It is conjectured that there are do not exist elliptic curves over $\mathbb Q$ of arbitrarily high rank. I was wondering wether someone made a similar conjecture if one restricts to a fixed $j$-invariant. If there are specific values of $j$ known such that the following question has a negative answer would also be nice to know.

Let $j \in \mathbb Q$ be fixed. Do there exist elliptic curves $E/\mathbb Q$ with $j(E)=j$ of arbitrary high rank over $\mathbb Q$?

I'm specifically interested in the value $j=0$.

Edit I recently found an article by Bjorn Poonen called "Heuristics for the arithmetic of elliptic curves". And in that article he proves (Thm 3.7) that if elliptic curves over $\mathbb Q$ follow his heuristics then 21 is the switching point between finitely and infinitely many elliptic curves of that rank and in particular there will be only finitely many elliptic curves of rank > 21. This of course implies the boundedness of the rank of all elliptic curves over $\mathbb Q$, so the same should hold if one restricts to just one $j$-invariant.

  • $\begingroup$ Do you mean the rank of $E$ as a curve over $\bf Q$ ? But then that would prove the conjecture... If you want to examine the rank of twists of $E$ then you need to enlarge the field of definition of the Mordell-Weil group (or did I misunderstand something ?). $\endgroup$ Nov 26, 2012 at 9:26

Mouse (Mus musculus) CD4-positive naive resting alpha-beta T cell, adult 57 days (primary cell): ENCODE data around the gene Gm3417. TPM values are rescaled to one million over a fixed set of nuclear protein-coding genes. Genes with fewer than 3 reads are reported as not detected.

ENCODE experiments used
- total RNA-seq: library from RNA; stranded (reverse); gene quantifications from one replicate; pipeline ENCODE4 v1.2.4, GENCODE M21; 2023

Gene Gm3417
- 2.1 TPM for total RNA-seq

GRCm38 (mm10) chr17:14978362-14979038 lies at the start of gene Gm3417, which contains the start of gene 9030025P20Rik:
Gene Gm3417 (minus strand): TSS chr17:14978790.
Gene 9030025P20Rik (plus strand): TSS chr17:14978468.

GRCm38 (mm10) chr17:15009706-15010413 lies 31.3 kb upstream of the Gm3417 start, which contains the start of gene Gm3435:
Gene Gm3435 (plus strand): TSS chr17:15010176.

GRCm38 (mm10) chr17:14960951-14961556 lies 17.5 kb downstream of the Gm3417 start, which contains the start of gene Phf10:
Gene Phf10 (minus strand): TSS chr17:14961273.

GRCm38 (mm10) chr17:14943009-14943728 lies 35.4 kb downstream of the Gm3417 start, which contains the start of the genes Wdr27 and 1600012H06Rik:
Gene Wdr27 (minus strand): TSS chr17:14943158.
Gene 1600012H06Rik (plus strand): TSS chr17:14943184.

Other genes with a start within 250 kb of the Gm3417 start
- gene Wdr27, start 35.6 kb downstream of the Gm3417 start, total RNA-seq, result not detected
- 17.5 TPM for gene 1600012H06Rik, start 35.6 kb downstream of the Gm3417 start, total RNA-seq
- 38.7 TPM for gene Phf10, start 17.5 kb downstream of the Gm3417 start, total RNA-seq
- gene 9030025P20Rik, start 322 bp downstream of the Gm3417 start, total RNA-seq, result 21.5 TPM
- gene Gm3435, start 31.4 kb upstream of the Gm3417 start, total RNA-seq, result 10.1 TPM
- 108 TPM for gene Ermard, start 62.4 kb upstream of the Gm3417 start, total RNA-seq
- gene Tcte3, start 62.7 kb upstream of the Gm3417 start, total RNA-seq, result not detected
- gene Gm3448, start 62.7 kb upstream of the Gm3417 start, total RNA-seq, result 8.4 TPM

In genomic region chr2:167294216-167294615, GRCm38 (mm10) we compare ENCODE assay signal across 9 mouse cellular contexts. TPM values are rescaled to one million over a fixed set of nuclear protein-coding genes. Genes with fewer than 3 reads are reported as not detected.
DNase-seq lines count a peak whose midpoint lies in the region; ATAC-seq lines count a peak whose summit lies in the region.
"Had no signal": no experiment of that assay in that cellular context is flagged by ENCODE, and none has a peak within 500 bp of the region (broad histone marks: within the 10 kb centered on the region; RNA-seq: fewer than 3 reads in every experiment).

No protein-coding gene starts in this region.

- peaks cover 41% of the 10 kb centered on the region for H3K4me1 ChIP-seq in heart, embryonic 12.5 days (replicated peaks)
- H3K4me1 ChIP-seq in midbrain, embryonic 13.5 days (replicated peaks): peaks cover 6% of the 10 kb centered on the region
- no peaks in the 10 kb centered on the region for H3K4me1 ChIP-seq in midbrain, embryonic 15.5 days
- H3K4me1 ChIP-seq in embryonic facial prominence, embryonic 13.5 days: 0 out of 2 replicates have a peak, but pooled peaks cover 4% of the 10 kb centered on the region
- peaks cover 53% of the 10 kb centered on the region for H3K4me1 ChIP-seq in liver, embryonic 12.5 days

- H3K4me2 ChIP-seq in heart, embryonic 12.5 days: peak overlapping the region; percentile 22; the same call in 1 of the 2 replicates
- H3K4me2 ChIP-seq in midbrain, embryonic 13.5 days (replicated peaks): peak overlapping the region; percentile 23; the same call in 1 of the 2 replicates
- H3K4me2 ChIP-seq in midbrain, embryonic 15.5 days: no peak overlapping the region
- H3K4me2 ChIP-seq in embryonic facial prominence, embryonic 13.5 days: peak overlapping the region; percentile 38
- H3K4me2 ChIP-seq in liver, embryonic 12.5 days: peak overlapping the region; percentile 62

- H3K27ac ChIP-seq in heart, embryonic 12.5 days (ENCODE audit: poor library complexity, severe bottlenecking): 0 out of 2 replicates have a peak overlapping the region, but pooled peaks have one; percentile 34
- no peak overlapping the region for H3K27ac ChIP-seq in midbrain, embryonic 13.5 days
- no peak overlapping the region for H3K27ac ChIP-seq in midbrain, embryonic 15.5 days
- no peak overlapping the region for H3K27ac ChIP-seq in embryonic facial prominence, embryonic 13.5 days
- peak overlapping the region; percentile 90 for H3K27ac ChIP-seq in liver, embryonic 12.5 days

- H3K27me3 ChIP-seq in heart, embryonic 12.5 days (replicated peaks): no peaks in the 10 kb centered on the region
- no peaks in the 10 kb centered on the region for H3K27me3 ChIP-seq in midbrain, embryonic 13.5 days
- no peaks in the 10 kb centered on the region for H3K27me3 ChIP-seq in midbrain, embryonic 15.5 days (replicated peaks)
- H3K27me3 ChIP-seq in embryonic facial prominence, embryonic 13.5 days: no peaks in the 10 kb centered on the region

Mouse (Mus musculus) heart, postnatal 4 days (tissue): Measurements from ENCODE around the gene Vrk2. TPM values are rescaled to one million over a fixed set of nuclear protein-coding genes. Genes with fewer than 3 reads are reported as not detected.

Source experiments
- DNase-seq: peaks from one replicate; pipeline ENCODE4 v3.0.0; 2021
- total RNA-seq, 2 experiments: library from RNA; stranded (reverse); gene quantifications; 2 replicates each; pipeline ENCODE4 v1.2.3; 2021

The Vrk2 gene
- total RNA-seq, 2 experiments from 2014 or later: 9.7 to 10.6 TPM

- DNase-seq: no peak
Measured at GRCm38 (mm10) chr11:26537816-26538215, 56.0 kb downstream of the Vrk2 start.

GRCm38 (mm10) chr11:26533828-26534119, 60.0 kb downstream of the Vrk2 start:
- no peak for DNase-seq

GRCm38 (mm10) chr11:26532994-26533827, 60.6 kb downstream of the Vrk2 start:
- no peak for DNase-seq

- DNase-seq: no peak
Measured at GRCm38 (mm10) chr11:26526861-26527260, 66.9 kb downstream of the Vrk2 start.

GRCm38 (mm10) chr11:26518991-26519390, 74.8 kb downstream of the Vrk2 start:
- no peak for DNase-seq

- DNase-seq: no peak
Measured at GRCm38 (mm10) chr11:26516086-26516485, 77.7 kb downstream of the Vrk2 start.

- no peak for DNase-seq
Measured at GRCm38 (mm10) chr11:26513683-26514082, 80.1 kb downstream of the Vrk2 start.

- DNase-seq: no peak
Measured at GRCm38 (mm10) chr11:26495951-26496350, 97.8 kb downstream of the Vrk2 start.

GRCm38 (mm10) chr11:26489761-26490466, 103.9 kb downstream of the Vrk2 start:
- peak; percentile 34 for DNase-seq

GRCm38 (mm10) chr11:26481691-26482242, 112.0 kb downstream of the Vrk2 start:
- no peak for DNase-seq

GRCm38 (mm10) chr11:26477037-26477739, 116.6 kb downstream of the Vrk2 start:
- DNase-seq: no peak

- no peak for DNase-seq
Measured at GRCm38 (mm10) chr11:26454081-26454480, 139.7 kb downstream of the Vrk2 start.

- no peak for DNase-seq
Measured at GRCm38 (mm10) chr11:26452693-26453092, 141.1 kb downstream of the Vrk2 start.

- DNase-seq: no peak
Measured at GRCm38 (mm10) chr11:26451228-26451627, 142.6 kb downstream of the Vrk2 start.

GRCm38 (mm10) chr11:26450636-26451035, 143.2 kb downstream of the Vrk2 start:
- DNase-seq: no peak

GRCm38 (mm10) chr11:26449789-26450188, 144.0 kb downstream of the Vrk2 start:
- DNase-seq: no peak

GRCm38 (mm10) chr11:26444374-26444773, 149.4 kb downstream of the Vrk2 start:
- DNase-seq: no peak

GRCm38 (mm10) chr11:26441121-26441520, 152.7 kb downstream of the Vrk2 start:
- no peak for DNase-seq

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    $\begingroup$ Until recently, I thought all conjectures were in favour of "arbitrary high" for both situation. But recently I have seen counter-conjectures stating that all ranks are bounded and small... My own conjecture is that no one would bet a huge sum on anything in either directions. $\endgroup$ Nov 26, 2012 at 9:34
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    $\begingroup$ The case $j=0$ is stated as an open problem in "Taxicabs and sums of two cubes" by Silverman, p. 337. It would follow from the fact that the number of integral points on the curves $x^3+y^3=A$ with $A$ cube-free is unbounded. $\endgroup$ Nov 26, 2012 at 9:37